Maybe this Twitter thing isn't so bad after all. The same week that Texas Tech coach Mike Leach banned his players from using the micro-blogging site, calling it a "stupid distraction," and other organizations and leagues attempted to crack down on its usage, USC coach Pete Carroll showed that it could be used for something far more important than the "Song of the Day" and "Follow Friday."
As he stood next to Stafon Johnson a day after the senior running back had more than seven hours of surgery on his throat following a weightlifting accident that nearly killed him, Carroll pulled out his cell phone and tweeted. "I'm visiting with stafon," he wrote. "He wants to say ... he's coming back and through his yrs as a Trojan he's learned to be strong and fight on!"
Carroll then looked at Johnson, who had been texting on his cell phone from his hospital bed until the battery ran out, and realized that Johnson should send a message to everyone. So he reached back into his pocket and handed his cell phone to Johnson, who tweeted on Carroll's page. "This is stafon," he wrote. "Thank you all 4 the prayers and love I truly feel it ... We ride 2gether we die 2gther umma TROJAN 4 LIFE."
"At that moment I realized that this is his chance to speak when he can't speak," said Carroll. "He can speak not only to the people that are sitting with him but to everyone. It was an extraordinary expression of how you can have a voice even when you can't talk."
That night Carroll called Ben Malcolmson, the team's director of online media, who set up a Twitter page for Johnson and linked it to his phone so he could text his tweets to everyone. Within 24 hours he had more than 7,000 followers and well wishes from the likes of Ryan Seacrest and Chad Ocho Cinco.
"I think every message they get from him is very uplifting," said Carroll. "He's very powerful right now. He has a lot of power with what he does and he's starting to sense that."
With Johnson tweeting and texting updates, a sense of normalcy returned to the Trojans as they went through practice on Thursday, a day before boarding a flight for Saturday's game against Cal in Berkeley. As Johnson had tweeted earlier in the day, he is feeling "better and better by the hour" and expects to make a full recovery.
The boisterous group that ran off the practice field was in stark contrast to the shell-shocked team on Monday as Johnson was listed in critical condition after a 275-pound barbell slipped from his hands during a bench press lift and landed on his neck. Johnson, who was immediately rushed to the hospital after the incident, was in the midst of his surgery when the team finished practiced on Monday night.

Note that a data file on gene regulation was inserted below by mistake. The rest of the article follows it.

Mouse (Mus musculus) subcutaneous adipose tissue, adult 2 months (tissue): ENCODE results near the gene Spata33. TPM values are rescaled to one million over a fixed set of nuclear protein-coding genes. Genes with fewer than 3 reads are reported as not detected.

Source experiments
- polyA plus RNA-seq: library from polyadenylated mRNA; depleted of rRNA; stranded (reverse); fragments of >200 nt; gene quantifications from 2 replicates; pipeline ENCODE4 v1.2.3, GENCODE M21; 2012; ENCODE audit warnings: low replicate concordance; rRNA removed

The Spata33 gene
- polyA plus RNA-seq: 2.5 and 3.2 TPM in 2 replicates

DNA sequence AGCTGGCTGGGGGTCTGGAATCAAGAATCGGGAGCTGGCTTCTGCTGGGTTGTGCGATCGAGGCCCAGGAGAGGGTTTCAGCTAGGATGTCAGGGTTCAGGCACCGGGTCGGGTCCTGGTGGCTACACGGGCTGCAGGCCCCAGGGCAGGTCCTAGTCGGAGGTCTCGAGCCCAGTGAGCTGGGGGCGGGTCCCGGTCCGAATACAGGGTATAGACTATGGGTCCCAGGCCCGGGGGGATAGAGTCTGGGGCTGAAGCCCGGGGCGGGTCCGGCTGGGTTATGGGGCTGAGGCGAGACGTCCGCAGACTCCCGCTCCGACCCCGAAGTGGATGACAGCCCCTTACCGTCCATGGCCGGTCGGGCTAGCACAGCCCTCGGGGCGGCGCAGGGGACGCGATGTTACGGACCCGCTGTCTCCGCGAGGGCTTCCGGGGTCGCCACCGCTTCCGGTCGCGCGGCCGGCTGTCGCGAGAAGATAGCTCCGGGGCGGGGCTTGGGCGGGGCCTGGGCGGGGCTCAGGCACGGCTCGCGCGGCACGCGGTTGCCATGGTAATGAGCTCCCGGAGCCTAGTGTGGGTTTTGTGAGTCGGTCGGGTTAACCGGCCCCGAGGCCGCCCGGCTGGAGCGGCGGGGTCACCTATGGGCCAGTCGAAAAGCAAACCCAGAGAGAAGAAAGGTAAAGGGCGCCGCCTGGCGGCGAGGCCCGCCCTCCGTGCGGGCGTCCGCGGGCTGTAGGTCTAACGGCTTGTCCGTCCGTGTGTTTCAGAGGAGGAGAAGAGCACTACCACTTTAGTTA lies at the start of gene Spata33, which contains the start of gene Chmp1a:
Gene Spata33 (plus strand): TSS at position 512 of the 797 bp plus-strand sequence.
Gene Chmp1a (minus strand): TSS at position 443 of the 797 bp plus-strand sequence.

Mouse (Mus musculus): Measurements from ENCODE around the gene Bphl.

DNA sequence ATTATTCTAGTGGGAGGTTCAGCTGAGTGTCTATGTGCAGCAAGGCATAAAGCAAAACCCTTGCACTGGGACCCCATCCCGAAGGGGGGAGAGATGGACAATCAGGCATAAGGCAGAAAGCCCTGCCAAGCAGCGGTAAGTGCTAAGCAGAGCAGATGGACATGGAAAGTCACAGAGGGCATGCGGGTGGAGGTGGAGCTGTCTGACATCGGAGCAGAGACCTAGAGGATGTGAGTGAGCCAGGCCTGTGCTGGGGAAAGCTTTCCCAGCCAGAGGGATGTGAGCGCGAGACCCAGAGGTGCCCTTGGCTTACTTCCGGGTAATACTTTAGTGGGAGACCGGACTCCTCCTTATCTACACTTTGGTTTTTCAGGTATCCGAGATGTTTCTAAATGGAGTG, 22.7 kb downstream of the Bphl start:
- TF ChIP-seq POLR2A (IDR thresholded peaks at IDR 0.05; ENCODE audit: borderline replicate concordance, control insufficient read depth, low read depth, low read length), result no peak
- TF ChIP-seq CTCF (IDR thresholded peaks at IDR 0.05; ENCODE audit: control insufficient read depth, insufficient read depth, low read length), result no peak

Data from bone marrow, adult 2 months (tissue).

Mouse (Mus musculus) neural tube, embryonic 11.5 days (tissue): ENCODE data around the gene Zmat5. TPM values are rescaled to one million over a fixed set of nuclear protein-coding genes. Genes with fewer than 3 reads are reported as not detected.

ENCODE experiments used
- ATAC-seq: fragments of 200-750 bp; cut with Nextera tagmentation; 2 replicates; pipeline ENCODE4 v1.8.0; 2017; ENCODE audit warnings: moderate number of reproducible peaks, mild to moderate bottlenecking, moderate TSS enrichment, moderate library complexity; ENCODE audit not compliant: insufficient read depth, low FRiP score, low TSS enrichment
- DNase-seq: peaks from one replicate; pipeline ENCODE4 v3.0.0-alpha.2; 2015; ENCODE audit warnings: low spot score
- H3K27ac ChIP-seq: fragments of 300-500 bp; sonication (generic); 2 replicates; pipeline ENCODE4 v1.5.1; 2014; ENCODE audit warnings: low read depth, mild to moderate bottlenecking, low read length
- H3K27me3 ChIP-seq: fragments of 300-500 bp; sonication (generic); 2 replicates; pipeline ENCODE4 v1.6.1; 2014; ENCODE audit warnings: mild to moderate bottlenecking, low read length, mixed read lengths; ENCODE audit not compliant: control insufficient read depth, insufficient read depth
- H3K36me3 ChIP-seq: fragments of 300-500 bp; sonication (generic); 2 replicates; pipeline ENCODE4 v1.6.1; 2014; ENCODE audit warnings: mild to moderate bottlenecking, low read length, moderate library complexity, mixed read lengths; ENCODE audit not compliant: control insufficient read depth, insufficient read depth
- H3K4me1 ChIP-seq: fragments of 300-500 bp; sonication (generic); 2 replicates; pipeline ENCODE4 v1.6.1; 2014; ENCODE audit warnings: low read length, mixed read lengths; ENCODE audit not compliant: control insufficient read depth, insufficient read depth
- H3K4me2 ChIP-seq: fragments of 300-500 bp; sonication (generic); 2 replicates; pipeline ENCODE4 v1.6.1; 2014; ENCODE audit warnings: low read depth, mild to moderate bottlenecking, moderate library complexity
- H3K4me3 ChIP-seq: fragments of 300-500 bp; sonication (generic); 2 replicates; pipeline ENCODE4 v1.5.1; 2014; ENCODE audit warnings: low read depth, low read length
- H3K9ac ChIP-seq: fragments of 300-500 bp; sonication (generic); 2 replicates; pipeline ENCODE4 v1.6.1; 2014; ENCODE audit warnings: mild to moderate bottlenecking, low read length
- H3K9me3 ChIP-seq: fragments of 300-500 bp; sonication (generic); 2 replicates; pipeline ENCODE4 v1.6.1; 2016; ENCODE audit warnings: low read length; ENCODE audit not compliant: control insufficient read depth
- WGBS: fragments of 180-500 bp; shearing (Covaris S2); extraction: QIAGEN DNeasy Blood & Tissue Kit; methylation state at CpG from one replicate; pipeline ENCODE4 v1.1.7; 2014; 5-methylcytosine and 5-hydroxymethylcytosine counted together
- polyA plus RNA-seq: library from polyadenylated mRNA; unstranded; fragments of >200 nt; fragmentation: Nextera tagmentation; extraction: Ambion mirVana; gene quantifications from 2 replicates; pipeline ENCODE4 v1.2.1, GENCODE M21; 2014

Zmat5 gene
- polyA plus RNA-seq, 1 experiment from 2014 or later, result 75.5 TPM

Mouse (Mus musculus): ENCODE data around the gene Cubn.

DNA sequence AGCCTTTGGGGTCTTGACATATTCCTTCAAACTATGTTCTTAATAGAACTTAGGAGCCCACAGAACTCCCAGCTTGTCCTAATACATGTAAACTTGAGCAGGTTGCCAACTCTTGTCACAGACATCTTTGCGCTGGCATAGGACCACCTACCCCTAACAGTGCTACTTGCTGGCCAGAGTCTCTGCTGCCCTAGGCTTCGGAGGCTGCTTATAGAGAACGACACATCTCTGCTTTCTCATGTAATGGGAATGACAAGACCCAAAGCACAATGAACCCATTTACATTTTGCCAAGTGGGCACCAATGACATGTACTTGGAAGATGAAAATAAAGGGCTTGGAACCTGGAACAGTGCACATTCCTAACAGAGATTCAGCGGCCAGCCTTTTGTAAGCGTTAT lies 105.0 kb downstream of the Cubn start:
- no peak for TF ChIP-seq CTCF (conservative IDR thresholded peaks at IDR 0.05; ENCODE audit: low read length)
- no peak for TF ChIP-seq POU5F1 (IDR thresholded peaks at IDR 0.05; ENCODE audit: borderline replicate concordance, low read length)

"The mood of the team has changed completely," said senior safety Will Harris, who was standing five feet in front of Johnson in the weight room when the accident occurred. "A minute before it happened we were talking about football and the game this week and the next he's fighting for his life. We're not going to act like nothing happened but he always likes to have fun so we're going to have fun and win for him."
The biggest difference during practice was the missing sound of Johnson's booming voice during drills. Known as the team's resident jokester and trash-talker, he was also famous for belting out Kanye West and Beyonce tunes in between plays and chatting with fans watching from the sidelines. He would be the one screaming and rallying players in the locker room and in huddles on game day. "He's the motivator on this team," said Harris. "He's the leader. He's one of the guys that we all follow."
While Carroll has visited Johnson at least once a day since the accident, many of his teammates haven't been able to because only a handful of people are allowed to see him at a time while he's in the intensive care unit, but at least a dozen filmed well-wishes to him in a video that Carroll gave Johnson before the team left.
Lee Sprewell, who ran track with Johnson at Dorsey High and has known him since they were six, has been by Johnson's side at the hospital since he found out about the injury. Sitting with him when he opened his eyes early Tuesday morning after his surgery, Sprewell recalls Johnson grabbing the dry erase board and marker that he uses to communicate with visitors and scribbling down the first question he had:
"How long am I going to be out?"
"He only thought it was going to be a three-four week injury," said Sprewell. "Nobody wanted to tell him the news and I wasn't going to tell him. Then he turned on the news in his room and that's how he found out that he was going to be out for the season. It was on every channel. You could see that it crushed him, but I told him that football should be least of his worries."
Sprewell, who spoke from the California Hospital Medical Center where Johnson will watch Saturday's game, said that Johnson continues to get better each day and that he's even begun joking with him on his white board. "He wrote that he can't wait to get back [home] and eat some real food," said Sprewell. "He's getting tired of the hospital food but he's in good spirits. His sense of humor is out of this world. He's hurting but he's still trying to make people laugh when he's writing on his board."
Although most of Johnson's backfield teammates laughed when recalling their favorite Johnson moments, senior tailback Allen Bradford, who arrived at USC with Johnson four years ago, choked up when thinking about the special handshake they perform at the team hotel before every game. For the first time in his career Johnson won't be there when he gets on the team bus on Saturday.
"It's like one of my brothers got hurt," said Bradford. "I went and saw him the first night and it was tough. I was mad at myself that I wasn't there for him when he got hurt. I know we're going to run real hard for him and represent him on Saturday. He might not be with us but you're going to see him out there when we run."